FWC Urogynecology, a urogynecology network based in Florida, recently settled a False Claims Act lawsuit for $1.7 million. In the suit, FWC was alleged to have billed the government for services it did not provide or were otherwise inflated to get larger refunds.
In the suit, FWC was alleged to have misused Medicare billing codes with modifier 25. Using a modifier on a healthcare claim can allow healthcare organizations to get additional payments from government programs. FWC used this modifier for services that it either did not provide or that were not billable at all.
The settlement agreement describes how FWC engaged in this knowing misuse of the modifier repeatedly from February 1, 2012 to January 12, 2017. In some cases, FWC physicians performed and billed for pelvic floor therapies and lavage treatments and billed using modifier 25 as if they had provided different services, even though they had not performed any additional care.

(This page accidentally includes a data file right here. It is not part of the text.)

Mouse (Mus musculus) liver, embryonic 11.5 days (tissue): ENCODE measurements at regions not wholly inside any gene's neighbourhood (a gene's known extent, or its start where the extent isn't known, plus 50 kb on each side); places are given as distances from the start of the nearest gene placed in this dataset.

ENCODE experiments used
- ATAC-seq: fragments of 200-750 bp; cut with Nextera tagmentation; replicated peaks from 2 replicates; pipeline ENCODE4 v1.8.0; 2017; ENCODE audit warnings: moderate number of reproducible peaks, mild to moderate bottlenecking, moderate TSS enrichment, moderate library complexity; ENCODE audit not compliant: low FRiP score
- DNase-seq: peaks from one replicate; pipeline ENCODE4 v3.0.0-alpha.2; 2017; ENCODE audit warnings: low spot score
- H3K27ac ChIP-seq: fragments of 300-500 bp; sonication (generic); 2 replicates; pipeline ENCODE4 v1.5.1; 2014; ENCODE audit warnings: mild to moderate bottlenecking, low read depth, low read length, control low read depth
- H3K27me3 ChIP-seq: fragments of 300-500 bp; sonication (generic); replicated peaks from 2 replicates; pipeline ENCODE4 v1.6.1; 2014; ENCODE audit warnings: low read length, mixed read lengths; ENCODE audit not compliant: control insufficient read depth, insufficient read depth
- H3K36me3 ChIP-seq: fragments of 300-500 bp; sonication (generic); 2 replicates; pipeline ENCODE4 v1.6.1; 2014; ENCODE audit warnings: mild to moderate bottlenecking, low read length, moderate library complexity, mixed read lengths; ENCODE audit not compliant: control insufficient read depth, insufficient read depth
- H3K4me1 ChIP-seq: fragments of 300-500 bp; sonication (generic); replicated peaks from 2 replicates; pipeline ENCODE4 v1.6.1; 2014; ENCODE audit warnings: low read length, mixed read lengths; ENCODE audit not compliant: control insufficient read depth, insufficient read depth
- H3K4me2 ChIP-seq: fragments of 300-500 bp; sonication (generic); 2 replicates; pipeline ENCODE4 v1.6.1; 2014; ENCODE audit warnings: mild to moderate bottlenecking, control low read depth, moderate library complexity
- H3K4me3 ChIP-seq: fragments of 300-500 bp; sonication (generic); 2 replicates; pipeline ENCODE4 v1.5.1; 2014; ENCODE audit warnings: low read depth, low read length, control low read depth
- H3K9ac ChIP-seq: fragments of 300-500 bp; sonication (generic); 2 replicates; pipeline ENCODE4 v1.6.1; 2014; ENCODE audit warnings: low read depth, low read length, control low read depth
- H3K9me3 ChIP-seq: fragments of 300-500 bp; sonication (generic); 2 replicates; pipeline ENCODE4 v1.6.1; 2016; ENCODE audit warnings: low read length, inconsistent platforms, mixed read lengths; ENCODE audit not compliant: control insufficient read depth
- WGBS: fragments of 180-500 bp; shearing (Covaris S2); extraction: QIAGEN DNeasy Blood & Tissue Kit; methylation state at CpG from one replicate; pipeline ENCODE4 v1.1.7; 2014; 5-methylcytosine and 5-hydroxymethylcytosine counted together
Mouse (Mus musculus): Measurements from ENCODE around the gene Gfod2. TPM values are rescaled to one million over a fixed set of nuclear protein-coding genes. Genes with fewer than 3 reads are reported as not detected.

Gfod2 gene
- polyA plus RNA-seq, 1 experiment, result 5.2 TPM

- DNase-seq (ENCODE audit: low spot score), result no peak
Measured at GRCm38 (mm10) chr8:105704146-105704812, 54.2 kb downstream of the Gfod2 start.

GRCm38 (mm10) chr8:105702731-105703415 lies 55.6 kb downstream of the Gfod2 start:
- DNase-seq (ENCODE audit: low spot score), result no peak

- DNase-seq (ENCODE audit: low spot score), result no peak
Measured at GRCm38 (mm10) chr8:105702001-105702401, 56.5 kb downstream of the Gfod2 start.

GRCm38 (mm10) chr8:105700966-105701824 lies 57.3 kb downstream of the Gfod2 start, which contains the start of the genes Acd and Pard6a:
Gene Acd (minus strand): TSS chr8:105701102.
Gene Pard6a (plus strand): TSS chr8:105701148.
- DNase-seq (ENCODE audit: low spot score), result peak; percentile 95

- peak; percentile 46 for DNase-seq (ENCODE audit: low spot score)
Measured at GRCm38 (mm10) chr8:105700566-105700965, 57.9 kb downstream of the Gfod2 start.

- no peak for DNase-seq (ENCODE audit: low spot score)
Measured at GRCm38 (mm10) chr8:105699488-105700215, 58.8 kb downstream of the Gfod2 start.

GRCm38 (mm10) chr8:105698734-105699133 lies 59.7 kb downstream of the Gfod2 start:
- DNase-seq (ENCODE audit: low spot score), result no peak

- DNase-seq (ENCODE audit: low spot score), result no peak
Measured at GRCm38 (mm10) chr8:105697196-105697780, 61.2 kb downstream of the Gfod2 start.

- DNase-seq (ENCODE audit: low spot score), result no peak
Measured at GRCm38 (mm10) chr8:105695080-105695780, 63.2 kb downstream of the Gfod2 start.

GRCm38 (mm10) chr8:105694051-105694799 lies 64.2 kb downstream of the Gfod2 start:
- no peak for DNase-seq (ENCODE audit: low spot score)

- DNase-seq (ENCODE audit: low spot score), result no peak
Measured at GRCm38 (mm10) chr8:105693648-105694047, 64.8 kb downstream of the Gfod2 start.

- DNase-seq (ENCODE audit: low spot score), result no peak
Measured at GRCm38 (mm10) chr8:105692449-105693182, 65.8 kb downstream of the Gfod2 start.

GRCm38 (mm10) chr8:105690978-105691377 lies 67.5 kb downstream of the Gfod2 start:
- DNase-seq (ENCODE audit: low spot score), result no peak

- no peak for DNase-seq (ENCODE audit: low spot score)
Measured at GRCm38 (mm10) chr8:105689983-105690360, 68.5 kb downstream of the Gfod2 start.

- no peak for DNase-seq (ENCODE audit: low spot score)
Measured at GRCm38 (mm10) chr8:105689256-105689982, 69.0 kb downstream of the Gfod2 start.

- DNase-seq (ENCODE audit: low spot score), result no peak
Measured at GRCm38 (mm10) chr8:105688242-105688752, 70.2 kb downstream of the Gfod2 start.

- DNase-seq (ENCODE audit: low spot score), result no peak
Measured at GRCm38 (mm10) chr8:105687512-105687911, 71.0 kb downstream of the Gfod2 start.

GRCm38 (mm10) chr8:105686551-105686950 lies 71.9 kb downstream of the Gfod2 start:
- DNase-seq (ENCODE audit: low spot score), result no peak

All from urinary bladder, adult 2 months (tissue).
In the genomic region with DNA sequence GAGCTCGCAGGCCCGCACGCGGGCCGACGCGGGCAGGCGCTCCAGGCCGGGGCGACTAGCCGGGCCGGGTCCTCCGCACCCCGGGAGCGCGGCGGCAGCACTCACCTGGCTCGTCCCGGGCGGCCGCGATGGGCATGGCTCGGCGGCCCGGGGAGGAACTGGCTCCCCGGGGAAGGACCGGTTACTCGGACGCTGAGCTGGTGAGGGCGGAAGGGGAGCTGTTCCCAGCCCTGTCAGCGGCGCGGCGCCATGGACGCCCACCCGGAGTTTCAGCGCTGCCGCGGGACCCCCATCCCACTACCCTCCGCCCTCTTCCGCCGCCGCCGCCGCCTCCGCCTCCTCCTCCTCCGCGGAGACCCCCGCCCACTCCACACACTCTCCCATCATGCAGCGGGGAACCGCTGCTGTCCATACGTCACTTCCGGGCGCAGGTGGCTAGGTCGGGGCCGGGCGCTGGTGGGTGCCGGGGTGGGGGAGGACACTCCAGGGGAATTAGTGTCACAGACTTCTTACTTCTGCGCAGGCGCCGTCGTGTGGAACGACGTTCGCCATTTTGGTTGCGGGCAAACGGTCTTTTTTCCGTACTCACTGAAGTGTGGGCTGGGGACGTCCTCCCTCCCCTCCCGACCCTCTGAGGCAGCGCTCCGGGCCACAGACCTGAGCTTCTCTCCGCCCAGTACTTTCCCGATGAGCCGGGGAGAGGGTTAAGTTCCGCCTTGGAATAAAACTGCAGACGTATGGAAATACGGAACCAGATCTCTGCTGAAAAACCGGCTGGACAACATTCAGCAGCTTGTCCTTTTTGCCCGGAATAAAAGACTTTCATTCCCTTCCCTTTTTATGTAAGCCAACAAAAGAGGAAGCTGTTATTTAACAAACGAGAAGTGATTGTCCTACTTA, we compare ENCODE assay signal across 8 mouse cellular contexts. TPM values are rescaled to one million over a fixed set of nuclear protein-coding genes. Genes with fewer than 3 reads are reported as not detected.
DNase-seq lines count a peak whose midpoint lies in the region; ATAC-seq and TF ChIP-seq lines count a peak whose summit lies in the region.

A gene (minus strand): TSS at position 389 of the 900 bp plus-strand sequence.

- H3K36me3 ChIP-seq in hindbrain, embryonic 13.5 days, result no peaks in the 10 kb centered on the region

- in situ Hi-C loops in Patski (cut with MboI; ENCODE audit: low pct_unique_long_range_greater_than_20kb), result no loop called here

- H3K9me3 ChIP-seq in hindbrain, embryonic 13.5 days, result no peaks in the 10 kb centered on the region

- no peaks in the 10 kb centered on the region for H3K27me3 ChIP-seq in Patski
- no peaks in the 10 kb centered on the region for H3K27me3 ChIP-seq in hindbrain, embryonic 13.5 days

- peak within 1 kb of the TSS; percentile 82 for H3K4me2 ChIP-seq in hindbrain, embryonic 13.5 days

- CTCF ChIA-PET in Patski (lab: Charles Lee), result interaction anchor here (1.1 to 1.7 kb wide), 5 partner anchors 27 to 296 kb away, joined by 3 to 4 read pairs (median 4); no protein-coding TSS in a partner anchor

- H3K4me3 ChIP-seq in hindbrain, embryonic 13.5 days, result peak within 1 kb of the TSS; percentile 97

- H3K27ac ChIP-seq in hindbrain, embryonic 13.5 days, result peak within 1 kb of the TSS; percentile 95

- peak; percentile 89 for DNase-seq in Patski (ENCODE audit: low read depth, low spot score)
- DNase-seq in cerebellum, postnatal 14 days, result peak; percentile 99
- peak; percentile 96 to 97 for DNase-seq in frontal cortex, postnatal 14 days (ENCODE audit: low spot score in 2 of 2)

The lawsuit that led to the settlement was originally filed in the U.S. District Court for the Middle District of Florida by Holly Loebl, a former employee of an FWC Urogynecology provider. Loebl used the qui tam provisions of the False Claim Act to file the suit — these provisions allow private citizens to file lawsuits on behalf of the federal government for false claims and be compensated using money obtained in the resulting enforcement actions or settlements. The federal government is able to join in the case and prosecute the action as it wishes under such cases.
Lobel received $306,000 of the settlement money for her role in bringing the suit.
If you are aware of wrongdoing in a healthcare organization in which you work, you stand to earn a significant reward for providing this information to the federal government. For more information on how to proceed with a False Claims Act lawsuit, work with a knowledgeable Dallas whistleblower lawyer at Kardell Law Group.